Darkness Visible by William Styron

Tuesday, May 03, 2011

Title: Darkness Visible
Author: William Styron
Genre: Nonfiction, memoir
Publisher: Open Road, 2010
Source: NetGalley

Sorry about the ugly Amazon image.
For some reason I was having difficulties getting a good image for this book cover. And also, I am lazy.
EDIT**: The lovely people at Open Road sent me their cover. It is more aesthetically pleasing, yes?

Anyway, Darkness Visible is a glimpse into acclaimed author William Styron's (Sophie's Choice; Confessions of Nat Turner) dark struggle with clinical depression. A slim volume of only 84 pages, the book is nevertheless packed with vivid imagery and insight into the depressed mind.

Styron begins his chronicle of his experience with the disease in Paris, where he is receiving a literary prize, the Prix Mondial Cino del Duca. Despite the great honor and large monetary prize, all Styron can think of is his desire to get home and see a psychiatrist. His oppressing feelings lead him to commit
some social faux pas and misplace his (hefty) prize check. This incident opens the door for Styron's meditations on his mental illness, including a strong attempt to convey what a depressed person feels, his speculations on the causes for himself personally, thoughts on suicide, and how loved ones can help.

The most impressive parts of the book were, for me, the vivid descriptions of Styron's moods and feelings. In general, we deal with the outside of a depressed person, unless we ourselves are depressed. We deal with the irritability, the lack of desire to participate in daily life, the melancholy. I think at times this leads to impatience on the part of those who are not depressed. Styron's conveyance of his painful emotions inspired strong sympathy and a better understanding of the state of mind of a depressed person. Here are just a few of his poignant images: "a sense that my thought processes were being engulfed by a toxic and unnameable tide that obliterated any enjoyable response to the living world;" "a sensation close to, but indescribably different from, actual pain;" "this leaden and poisonous mood the color of verdigris;" a veritable howling tempest in the brain;" "a sto
rm of murk;" "one's bed of nails, attached [...] wherever one goes." These dark images drove the Styron's emotions into my mind. The most powerful excerpt, to me, was this -
I did notice that my surroundings took on a different tone at certain times: the shadows of nightfall seemed more somber, my mornings were less buoyant, walks in the woods became less zestful, and there was a moment during my working hours in the late afternoon when a kind of panic and anxiety overtook me, just for a few minutes, accompanied by a visceral queasiness - such a seizure was at least slightly alarming, after all.
I think these images are powerful and probably applicable to many who suffer from depression. One aspect that probably is not the same for other clinical depression sufferers are some of Styron's hypothesized causes for his depression, including a decreased tolerance for alcohol, which he describe
s as "a soothing, often sublime agent, which had contributed greatly to my writing." Styron also cites his father's own depression and the loss of his mother at a young age as potential reasons for his own experience. While these are all certainly potential causes, one must bear in mind that Styron does not use evidence to support these hypotheses and they cannot therefore be viewed as scientific. I don't think this is Styron's intent; however, I could picture readers applying his statements to themselves, which may not be valid.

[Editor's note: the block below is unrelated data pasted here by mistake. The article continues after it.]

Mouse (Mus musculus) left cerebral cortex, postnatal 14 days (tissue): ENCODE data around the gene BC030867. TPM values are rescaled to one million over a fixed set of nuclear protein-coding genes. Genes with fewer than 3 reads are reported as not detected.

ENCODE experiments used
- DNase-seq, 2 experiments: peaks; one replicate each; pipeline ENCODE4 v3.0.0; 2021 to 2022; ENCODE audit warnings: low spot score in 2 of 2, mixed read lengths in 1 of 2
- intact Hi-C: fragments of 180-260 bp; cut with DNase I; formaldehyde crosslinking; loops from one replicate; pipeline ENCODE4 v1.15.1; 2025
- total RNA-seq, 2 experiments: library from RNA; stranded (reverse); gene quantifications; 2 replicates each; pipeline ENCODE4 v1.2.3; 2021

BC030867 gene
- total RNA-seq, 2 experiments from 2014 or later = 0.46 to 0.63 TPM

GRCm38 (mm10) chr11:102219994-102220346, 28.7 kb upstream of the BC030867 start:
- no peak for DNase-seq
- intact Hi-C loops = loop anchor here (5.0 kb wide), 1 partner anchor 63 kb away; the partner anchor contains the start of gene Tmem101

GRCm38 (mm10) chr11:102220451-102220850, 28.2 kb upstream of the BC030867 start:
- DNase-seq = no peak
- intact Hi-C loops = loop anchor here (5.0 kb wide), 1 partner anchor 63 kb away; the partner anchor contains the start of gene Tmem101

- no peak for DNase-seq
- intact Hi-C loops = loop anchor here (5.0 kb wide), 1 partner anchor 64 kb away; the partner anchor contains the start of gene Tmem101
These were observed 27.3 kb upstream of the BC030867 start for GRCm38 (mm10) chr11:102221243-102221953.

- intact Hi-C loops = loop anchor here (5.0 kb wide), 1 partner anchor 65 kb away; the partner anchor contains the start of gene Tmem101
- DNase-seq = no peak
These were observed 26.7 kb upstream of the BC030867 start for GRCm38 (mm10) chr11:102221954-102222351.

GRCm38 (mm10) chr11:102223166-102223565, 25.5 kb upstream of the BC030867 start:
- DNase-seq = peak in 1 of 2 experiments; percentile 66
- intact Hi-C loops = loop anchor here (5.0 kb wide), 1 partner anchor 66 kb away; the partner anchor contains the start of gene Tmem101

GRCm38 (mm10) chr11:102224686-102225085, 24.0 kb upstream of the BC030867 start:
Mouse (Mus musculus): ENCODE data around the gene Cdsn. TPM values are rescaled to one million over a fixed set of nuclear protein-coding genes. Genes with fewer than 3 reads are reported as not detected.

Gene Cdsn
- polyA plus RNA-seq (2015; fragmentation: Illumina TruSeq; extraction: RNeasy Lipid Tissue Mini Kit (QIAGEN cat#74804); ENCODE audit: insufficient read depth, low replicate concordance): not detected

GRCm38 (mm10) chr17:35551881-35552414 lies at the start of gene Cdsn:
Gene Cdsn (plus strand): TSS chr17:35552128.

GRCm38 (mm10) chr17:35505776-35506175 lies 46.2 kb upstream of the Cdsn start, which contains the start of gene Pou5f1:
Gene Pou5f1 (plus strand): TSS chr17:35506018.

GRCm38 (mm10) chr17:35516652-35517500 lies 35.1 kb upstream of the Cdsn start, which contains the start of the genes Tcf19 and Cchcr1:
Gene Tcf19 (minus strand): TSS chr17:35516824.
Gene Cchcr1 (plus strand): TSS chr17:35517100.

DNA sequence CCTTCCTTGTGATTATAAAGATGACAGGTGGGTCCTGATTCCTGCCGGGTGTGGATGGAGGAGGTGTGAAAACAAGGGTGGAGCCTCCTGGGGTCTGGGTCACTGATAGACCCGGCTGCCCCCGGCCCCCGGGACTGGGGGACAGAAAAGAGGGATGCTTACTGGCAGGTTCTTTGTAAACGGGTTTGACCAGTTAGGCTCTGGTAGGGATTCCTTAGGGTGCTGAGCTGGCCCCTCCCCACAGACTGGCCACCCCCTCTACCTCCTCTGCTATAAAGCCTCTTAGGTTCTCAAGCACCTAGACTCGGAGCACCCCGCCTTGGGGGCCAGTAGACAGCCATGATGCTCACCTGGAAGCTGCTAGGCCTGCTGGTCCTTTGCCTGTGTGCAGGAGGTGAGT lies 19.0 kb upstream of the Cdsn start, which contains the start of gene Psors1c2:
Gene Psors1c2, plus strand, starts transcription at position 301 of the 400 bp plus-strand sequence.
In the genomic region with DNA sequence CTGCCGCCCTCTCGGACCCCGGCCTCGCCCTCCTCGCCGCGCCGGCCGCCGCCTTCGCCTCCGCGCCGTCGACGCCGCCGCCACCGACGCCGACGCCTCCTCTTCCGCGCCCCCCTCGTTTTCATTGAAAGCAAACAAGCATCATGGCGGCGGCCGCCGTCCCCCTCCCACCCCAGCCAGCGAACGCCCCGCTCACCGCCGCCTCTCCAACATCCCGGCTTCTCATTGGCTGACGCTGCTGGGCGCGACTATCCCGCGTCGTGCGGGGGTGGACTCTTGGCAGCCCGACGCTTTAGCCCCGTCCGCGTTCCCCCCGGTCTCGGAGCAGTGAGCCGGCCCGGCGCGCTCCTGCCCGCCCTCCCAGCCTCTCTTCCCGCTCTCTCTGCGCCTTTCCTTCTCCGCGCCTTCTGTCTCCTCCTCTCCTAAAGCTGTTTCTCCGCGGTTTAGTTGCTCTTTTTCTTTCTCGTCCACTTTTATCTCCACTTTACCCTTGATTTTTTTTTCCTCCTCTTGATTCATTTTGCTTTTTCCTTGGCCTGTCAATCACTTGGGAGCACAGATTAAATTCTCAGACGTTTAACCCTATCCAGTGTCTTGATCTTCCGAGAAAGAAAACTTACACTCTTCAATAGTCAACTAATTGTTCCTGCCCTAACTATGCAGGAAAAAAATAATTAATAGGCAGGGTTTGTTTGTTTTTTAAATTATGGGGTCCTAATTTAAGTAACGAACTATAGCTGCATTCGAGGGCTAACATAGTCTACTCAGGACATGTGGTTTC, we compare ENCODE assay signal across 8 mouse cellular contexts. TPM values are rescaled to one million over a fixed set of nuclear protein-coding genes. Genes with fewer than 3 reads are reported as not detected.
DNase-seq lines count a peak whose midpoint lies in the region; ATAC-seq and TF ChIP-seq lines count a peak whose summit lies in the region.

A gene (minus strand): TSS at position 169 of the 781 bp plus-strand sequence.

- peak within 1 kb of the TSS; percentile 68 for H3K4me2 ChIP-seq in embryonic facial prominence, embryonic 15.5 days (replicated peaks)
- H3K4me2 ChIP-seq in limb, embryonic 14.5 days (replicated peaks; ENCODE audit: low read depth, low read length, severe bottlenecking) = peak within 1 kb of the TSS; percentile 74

Styron also presents some interesting ideas on suicide, giving a long list of authors and artists who committed suicide due to depression. The idea of creative and artistic people being susceptible has always been of particular interest to me so I found this section intriguing, although slightly disheartening, because no one wants to think that genius predisposes to
ward suicide.

Despite the dark subject matter of the book, Styron ends it with a message of hope, comparing the progress of depression to Dante's journey in The Divine Comedy - while he descended through a labyrinth of despair, hell itself, he emerged and "beheld the stars." Styron writes that the best thing one can do for a depressed loved one is to remind them that the disease will run its course - it will eventually come to an end.
One need not sound the false or inspirational note to stress the truth that depression is not the soul's annihilation; men and women who have recovered from the disease - and they are countless - bear witness to what is probably its only saving grace: it is conquerable.
Darkness Visible is a powerful and aesthetic survey of depression in one man's life. Its slim size makes it an a
ccessible and quick read, but its message reverberates after the story is finished. I actually put off writing this review for several days because I wanted to think about the story and let it set in for a while before I wrote a review. Whether or not you yourself are a victim of depression's iron grip, this brief memoir paints a compassionate portrait and inspires thought.

4 stars

Neuroscience Notes: This book is mainly a psychological description of depression rather than a scientific description. However, Styron does an excellent job of describing artistically the symptoms of depression and gives a compassionate window into the emotions of a depressed person. He also spends a bit of time describing the dichotomy between pharmacology and psychotherapy.

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